Welcome to our sixth Anniversary Issue! It has been our blessing to serve you with the mission of Garden Spices:
…to explore and celebrate differences through the lens of people of various ethnicity, beliefs, genders, physical and mental abilities in hopes of finding the core of understanding and realization that we are all part of a universal garden.
Our mission has sustained so much this past year. Not only did we feel the brunt of a pandemic, with so many health processes, transitions, and loneliness, but as a country, we were stifled in the grips of injustice and chaos. What a blessing to be able to see so much of our endurance of health issues as a past reflection. Although we have so much more to do within the throes of our total recovery, we are ready for transformation.
The art world is transforming, and Garden Spices consistently reflects the tide turning for artists of color. Our cover features Carole Morisseau, a prominent Detroit artist that has heeded the call for art activism. In The “Visual Rhythm” of Carole Morisseau, (page 2), her Healing Wall depicts the pain of loss, all that we have suffered due to police lynchings of Black folks. We hear a similar voice from artist Tara Banfield, (page 2), who crowns the heads of women with flowers to symbolize our blooming against all odds. And we hear the screams of rage from art and racial activist and poet, Lee Murkey, in Artist/Activist: Rage, (page 2)
Transformation also comes in the form of a bill that commemorates Juneteenth as a federal holiday, and Stepping Stones captures the women that led celebrations in Florence, AL. Camille Bennett, Unique Morgan Bankston, Airon Shaw, Melissa Hardin, and Sha’na Gatrey. We have also given a shout-out for Black Joy, with a poem by activist, Angela Curry. Beyond Juneteenth, the work continues. We are still on a world quest for what we already have within us – a peaceful existence.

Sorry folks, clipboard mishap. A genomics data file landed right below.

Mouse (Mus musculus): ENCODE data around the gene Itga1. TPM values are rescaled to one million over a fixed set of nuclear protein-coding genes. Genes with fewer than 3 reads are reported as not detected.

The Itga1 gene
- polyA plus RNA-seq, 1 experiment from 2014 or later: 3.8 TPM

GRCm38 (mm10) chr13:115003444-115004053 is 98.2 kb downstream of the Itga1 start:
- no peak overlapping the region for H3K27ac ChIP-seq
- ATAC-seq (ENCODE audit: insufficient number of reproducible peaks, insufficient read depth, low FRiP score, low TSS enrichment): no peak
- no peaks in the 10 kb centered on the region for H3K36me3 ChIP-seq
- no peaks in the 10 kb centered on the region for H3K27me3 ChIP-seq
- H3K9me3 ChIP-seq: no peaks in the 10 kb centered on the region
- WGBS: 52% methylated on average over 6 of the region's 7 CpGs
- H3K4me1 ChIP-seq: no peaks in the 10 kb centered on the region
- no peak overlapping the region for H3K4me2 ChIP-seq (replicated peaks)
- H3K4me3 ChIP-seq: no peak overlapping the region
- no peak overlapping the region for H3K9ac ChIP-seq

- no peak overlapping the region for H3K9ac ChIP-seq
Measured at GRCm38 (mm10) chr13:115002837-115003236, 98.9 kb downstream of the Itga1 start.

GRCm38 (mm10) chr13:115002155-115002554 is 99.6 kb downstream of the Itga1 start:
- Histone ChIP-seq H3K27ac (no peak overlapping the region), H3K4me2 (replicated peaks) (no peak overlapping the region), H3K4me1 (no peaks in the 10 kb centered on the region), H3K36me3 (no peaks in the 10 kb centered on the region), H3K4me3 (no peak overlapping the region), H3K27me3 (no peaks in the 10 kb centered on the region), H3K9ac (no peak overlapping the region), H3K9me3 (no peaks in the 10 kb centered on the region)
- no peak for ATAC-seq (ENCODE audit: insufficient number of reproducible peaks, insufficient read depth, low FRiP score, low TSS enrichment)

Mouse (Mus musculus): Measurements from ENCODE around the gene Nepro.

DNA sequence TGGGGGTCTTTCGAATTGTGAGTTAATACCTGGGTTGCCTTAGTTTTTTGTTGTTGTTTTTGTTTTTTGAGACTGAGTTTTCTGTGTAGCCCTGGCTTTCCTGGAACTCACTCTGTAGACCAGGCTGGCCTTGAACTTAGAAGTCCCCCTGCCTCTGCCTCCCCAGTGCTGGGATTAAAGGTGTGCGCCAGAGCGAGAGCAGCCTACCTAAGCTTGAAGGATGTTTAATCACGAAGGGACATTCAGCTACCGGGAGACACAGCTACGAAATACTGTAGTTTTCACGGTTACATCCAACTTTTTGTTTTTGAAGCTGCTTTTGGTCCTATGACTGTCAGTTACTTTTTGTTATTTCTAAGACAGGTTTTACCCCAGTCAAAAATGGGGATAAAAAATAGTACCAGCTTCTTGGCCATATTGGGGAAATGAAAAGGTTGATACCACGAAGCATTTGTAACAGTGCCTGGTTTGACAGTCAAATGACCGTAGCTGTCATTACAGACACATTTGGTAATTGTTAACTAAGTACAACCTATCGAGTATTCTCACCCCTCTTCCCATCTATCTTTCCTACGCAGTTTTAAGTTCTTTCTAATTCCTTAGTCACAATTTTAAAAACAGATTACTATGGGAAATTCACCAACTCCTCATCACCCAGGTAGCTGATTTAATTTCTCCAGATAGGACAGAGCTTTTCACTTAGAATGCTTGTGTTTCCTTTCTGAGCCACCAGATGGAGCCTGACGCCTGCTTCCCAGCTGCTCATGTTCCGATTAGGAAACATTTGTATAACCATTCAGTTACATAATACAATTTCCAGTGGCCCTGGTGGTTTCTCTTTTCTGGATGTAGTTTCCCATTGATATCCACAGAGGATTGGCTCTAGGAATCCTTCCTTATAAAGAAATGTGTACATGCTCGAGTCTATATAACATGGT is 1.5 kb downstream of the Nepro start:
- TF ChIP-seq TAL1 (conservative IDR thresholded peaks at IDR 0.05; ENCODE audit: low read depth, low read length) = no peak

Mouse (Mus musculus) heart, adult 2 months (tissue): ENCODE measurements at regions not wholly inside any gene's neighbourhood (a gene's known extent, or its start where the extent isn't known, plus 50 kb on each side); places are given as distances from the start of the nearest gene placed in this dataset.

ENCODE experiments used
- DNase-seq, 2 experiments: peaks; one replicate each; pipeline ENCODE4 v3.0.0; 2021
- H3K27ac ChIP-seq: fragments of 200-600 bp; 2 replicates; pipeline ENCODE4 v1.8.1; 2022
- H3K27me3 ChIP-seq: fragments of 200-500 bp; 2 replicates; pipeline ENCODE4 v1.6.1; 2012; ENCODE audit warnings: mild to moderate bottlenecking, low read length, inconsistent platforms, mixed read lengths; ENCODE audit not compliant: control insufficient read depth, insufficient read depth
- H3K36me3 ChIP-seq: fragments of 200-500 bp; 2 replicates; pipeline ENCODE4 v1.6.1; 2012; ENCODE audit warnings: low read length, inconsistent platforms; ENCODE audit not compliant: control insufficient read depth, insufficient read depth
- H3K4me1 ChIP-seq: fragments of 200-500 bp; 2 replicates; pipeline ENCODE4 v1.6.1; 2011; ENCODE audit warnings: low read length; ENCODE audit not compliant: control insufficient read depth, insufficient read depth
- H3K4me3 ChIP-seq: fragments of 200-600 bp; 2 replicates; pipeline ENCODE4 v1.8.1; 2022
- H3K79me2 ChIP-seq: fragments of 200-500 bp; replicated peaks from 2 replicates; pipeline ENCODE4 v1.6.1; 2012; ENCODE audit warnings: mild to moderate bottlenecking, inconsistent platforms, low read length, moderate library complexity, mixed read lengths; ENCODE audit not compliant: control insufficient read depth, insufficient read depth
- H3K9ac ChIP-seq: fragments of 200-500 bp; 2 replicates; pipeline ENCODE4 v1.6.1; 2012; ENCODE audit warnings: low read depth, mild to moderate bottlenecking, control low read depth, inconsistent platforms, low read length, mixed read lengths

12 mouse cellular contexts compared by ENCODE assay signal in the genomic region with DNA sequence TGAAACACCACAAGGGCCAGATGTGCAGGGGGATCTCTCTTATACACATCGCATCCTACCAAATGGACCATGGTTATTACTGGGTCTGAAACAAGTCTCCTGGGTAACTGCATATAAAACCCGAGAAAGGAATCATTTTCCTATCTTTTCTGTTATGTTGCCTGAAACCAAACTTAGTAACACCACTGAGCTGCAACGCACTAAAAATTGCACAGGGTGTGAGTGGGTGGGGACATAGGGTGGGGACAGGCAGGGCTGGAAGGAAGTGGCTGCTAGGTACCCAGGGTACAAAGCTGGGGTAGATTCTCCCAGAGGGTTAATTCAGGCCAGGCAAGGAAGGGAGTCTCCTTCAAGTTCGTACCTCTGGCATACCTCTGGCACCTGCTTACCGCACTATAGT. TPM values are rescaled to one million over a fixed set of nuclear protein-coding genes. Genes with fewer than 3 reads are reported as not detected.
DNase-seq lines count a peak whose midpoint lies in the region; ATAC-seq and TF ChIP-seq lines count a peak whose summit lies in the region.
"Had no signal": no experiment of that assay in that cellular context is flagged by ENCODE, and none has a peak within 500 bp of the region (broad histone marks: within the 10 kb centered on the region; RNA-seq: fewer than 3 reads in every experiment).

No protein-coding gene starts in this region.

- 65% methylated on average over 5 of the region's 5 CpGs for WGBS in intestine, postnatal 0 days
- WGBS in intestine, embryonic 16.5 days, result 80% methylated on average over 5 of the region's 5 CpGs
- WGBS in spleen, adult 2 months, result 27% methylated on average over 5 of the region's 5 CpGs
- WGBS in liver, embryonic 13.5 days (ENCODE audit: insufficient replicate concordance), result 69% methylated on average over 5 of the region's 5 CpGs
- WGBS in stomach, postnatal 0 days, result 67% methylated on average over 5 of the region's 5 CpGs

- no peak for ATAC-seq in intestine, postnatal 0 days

Our contributors help us find our way through navigating all the challenges we meet. Family and friends play such a vital part in our support. Ask Marlon Hayes. In Keep Swimming, he shares his navigation through family crises. In Our Plates are Full, by Dr.Joyce Brown and Walking It Through, by Rev. Dr. Robert Yarbrough, we are invited to cherish our time spent with those we love. Through We are Built to Endure, by Susan Peters, and Endurance for Social Change, by Dr. Robert V. Gerard, we learn we can endure social upheaval. Educate, (page 2)by Tekla Syers and Challenging Roadblocks (page 2), by William Leroy Kennedy speak to education and obstacles that we must and may encounter. And of course, love holds us in the balance.
Dr. Wanda Gail Campbell Recognizes good policy and perception in Her Name is Debra, and Richard MacKay laments social and earth change in My Heart Cries. (page 2)We learn it is important to love ourselves with In Your Body, by Frank Malaba. Relaxation takes us to the exquisite La Maison, Midtown Houston, and to the warmth and healing of the Lott’s sun porch in Gather Round.
Last, but not least, all of our bodies crave the deliciousness of Janis Gipson’s grilled veggies, Julis Gibs’ Jack Fish, and Carla Renae’s Pork Dopiaza. (All on page 2). This, we can endure! Come on in…